Scheduled Monuments at Risk

The 19,855 archaeological sites currently on the Schedule of Monuments are recognised as being amongst the most significant archaeological remains in England.

They range from prehistoric burial mounds and hillforts to 20th century industrial and military sites. They provide immense historical depth to the places and landscapes in which we live. However, they are often fragile and easily damaged. Once gone, they can never be replaced.

Prehistoric stone circle on Birkrigg Common, Cumbria,and a group of volunteer bracken bashers, seen here in the middle of the cleared stone circle.
The prehistoric stone circle on Birkrigg Common, Cumbria, was at risk due to invasive bracken growth. It was removed from the Register in 2017 thanks to the work of volunteer bracken bashers, seen here in the middle of the cleared stone circle © Historic England DP174639

The current situation

As in previous years, damage from ploughing is the greatest threat, affecting over 33.5% of scheduled monuments on the Register.

The Conservation of Scheduled Monuments in Cultivation (COSMIC) project assessed ways to avoid further damage, whilst enabling cultivation to continue wherever possible.

Management decisions are being made, leading to the removal of significant numbers of scheduled monuments from the Register. COSMIC was prioritised in the historic environment sector's heritage protection plan, known as Heritage 2020.

Although generally more long term and gradual in their effects, degradation and decay as a result of natural processes, such as scrub and tree growth, erosion and burrowing animals, remain the second greatest threat.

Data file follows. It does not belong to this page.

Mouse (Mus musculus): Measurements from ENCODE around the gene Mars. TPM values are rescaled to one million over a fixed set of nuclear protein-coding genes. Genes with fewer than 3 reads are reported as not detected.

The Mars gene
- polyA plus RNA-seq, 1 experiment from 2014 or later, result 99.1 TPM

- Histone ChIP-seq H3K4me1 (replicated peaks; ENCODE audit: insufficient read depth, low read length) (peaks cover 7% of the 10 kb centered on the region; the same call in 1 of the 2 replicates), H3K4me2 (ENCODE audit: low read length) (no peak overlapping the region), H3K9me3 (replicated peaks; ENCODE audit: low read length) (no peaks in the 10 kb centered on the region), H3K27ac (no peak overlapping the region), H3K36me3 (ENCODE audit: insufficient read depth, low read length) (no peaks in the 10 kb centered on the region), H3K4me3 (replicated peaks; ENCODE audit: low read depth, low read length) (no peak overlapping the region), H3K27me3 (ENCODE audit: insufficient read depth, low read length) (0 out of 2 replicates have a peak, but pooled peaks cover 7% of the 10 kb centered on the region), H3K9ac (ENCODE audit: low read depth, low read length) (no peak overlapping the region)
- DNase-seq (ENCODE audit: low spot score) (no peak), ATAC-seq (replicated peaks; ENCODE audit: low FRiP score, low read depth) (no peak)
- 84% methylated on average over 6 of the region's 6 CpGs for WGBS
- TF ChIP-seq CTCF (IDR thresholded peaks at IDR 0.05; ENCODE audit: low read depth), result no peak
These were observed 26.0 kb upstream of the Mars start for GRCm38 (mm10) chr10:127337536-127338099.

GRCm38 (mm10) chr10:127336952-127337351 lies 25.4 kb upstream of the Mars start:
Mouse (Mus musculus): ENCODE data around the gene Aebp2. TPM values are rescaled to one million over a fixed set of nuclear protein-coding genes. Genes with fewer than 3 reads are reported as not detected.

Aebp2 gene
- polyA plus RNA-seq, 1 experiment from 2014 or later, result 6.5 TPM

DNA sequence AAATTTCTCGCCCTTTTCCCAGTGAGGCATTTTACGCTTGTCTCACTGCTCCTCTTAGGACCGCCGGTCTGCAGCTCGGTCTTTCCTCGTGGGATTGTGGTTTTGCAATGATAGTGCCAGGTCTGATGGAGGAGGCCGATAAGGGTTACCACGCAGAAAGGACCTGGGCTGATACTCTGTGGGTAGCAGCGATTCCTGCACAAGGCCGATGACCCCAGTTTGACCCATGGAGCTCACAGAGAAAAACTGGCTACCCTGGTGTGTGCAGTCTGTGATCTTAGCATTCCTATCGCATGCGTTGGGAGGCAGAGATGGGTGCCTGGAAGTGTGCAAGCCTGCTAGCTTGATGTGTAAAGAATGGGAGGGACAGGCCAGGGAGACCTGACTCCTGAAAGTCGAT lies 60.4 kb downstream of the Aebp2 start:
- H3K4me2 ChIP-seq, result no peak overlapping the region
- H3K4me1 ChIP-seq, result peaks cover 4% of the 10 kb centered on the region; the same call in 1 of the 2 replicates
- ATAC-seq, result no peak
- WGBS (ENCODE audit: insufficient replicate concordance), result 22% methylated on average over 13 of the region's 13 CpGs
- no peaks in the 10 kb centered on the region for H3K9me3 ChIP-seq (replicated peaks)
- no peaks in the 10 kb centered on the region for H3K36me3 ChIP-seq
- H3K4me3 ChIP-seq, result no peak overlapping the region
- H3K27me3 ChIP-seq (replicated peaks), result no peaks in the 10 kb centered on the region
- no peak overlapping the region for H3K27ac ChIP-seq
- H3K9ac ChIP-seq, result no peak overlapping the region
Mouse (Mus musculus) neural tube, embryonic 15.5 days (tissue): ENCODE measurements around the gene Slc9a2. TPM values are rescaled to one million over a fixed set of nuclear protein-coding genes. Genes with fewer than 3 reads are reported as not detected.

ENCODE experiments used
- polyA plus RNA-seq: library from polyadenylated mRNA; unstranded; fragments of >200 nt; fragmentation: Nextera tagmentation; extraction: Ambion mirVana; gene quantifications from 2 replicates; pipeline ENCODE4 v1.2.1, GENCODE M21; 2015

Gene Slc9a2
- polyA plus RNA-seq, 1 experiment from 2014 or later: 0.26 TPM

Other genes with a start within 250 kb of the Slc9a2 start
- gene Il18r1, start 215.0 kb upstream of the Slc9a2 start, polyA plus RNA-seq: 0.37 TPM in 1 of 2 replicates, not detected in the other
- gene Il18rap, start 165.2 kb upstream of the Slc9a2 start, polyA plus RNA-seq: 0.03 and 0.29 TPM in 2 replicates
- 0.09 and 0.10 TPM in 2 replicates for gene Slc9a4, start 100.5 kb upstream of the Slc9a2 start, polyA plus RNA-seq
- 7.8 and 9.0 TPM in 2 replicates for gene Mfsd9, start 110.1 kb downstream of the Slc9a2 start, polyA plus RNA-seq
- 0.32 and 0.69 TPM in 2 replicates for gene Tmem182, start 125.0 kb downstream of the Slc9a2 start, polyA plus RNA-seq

There are 2,151 archaeology entries on the 2018 Heritage at Risk Register. Over a hundred (104) archaeology entries were removed from the 2017 Register for positive reasons, but 58 sites were added.

The challenge ahead

Because they are likely to have few practical economic uses, scheduled monuments may be more at risk from neglect and decay than buildings or landscapes, particularly where owners already face difficult economic choices.

However, in many cases the steps needed to stabilise the condition of scheduled monuments can be relatively simple and inexpensive.

We can positively state that the majority of rural sites at risk can be restored to good condition in ways that deliver other environmental objectives, or contribute to rural economies.

Some monuments do require significant investment and in these cases close co-operation is needed between owners, land managers and Historic England to discuss potential sources of grant aid.

The Countryside Stewardship Scheme, run by the Department of the Environment, Food and Rural Affairs, managed by Natural England, targets archaeological sites at risk, helping with their conservation and management. The scheme (and its predecessor Environmental Stewardship) has been very successful in improving the condition of many hundreds of monuments. Our work in partnership with Natural England has removed well over 800 scheduled monuments from the Register since 2009 and we therefore welcomed the recognition given to the value and importance of heritage within the 25 Year Environment Plan and the Agriculture Bill. The Bill proposes that the conservation of rural heritage will be one of environmental public goods funded through the domestic successor to the Common Agricultural Policy after the UK leaves the European Union. 

Historic England Management Agreements, Monument Management Schemes and Heritage Partnership Agreements can also play a key role in helping improve the condition of many archaeological sites and monuments.

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